No matter how much you might believe in the DIY ethic, the hands-on approach doesn’t make sense for all car repairs. Some jobs require too much skill for all but the most experienced auto hobbyists, and other tasks require serious investments in time or equipment. You might be motivated by the possibility of saving money; however, as you’re eyeing your broken-down ride, consider that there might be a few surprises in store if you decide to tackle the repairs yourself. There are times when it might be worth it to call a pro to fix your car. Let’s take a look at some specific situations.
Question 1 of 20
If you're reading about DIY maintenance on the Internet, chances are, it's an older vehicle that's giving you problems. But before we get started, we really have to ask: Is the car still under warranty?
Question 2 of 20
What's the worst-case scenario if your first repair attempt is unsuccessful?
Question 3 of 20
There are a few more things to consider before you start getting dirty. If it comes down to it, do you have any skilled friends or neighbors to help you out with your repair project?
Question 4 of 20
How well stocked is your garage?
Question 5 of 20
Think about what you’re about to do, and try to remember if you’ve ever successfully completed similar repairs before. If you’ve never tackled this specific repair before, what’s your plan of attack?
Question 6 of 20
Let’s look at more specific types of repairs. Brakes are a common repair or replacement project, since brake parts wear out regularly. What do you know about brake repairs?
Question 7 of 20
Your car’s been running a little sloppy for a day or two -- hesitating, misfiring and making weird noises. So far, you've been able to ignore it -- until your engine started giving you error codes. Do you have any idea how to figure out what might be wrong?
Question 8 of 20
The car seems to be running fine, but the "Check Engine" light is on. What now?
Question 9 of 20
You just noticed your car might be leaking some sort of fluid. What do you do next?
Question 10 of 20
What does it mean if you have a sudden decrease in your average gas mileage?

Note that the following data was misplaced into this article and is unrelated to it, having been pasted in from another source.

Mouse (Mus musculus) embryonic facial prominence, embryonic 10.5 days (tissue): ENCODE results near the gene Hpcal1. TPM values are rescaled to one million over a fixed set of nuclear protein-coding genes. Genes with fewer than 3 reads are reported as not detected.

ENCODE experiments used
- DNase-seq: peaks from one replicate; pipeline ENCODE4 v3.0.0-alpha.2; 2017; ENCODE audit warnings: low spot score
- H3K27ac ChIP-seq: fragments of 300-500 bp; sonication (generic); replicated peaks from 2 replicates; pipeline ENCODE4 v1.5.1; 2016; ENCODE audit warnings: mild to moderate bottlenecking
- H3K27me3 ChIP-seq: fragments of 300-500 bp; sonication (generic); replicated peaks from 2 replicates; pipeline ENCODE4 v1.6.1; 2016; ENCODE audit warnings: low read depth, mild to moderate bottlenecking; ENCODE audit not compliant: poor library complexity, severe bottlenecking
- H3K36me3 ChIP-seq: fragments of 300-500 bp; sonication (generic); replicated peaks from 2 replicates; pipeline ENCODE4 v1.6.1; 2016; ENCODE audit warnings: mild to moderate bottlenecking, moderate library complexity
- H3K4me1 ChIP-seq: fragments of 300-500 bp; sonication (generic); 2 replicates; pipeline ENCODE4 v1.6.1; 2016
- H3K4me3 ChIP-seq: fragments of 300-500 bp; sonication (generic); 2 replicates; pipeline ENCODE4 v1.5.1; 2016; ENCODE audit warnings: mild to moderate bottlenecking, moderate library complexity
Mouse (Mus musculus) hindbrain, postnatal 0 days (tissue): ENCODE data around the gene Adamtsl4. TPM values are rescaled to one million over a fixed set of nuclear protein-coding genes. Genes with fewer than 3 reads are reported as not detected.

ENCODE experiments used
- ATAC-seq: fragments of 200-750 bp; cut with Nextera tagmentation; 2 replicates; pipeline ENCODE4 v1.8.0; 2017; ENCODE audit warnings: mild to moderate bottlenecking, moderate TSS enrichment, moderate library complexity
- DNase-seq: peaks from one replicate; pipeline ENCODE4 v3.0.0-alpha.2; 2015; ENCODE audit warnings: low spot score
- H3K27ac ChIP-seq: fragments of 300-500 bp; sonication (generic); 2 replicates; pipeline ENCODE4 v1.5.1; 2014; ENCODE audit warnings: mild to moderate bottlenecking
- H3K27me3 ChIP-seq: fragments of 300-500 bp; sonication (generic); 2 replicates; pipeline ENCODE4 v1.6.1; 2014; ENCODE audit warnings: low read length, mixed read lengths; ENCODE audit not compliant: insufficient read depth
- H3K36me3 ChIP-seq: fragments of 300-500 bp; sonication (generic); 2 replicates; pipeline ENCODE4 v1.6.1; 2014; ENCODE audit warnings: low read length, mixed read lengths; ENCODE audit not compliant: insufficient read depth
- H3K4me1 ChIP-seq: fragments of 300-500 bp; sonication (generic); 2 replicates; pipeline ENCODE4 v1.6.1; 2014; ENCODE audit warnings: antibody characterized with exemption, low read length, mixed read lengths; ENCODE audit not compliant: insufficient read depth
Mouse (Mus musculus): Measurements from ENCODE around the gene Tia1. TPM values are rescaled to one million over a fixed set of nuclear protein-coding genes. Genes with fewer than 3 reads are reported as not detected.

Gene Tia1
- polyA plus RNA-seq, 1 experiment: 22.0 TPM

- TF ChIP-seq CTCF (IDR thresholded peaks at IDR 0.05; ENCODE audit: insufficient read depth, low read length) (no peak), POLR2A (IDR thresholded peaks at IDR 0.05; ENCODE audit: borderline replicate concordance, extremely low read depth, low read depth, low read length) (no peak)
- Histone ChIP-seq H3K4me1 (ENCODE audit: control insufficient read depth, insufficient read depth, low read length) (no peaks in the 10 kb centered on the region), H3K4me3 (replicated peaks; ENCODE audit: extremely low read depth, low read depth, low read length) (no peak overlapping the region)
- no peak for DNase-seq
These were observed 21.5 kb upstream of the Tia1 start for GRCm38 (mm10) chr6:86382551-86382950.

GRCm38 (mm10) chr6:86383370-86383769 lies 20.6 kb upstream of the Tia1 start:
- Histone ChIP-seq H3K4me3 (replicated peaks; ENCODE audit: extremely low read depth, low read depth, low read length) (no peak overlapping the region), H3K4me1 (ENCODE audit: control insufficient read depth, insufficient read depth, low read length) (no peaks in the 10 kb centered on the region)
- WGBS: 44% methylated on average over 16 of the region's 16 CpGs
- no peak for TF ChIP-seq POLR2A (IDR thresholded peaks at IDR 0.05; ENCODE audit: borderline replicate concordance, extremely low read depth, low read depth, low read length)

Question 11 of 20
Do you know what to do if your car starts shaking?
Question 12 of 20
So, you safely made it home with your shaking car, and you figured out that all the wheels are still on securely. That means your alignment is probably off. Can you fix that yourself?
Question 13 of 20
If you notice an odd odor when you’re driving, it’s often a sign that something is wrong. Do you know what it means if your car smells like it’s spewing sulfur, or the exhaust reeks like eggs?
Question 14 of 20
The exhaust system can reveal a lot about how your car is running. Do you know what it means when blue smoke is coming from the tailpipe?
Question 15 of 20
Now that we know what blue exhaust smoke means, what about black exhaust clouds?
Question 16 of 20
What should you do if you hear a loud grinding noise when you step on the brakes?
Question 17 of 20
Have you noticed a lag when you step on the throttle? If the engine revs really high, and it feels like the rest of the car is struggling to catch up, it could be a problem with:
Question 18 of 20
If trying to steer your car in a crowded parking lot is like going to the gym for an upper-body workout, what's wrong? And does a mechanic need to get involved?
Question 19 of 20
Often, an auto mechanic can help out when you might think you know the source of the problem, but you’re still not positive. In the previous question, you learned that a lack of power steering fluid can make it difficult to steer your car at slow speeds. But similar symptoms can mean different things. What might be wrong if your car is dragging to one side?
Question 20 of 20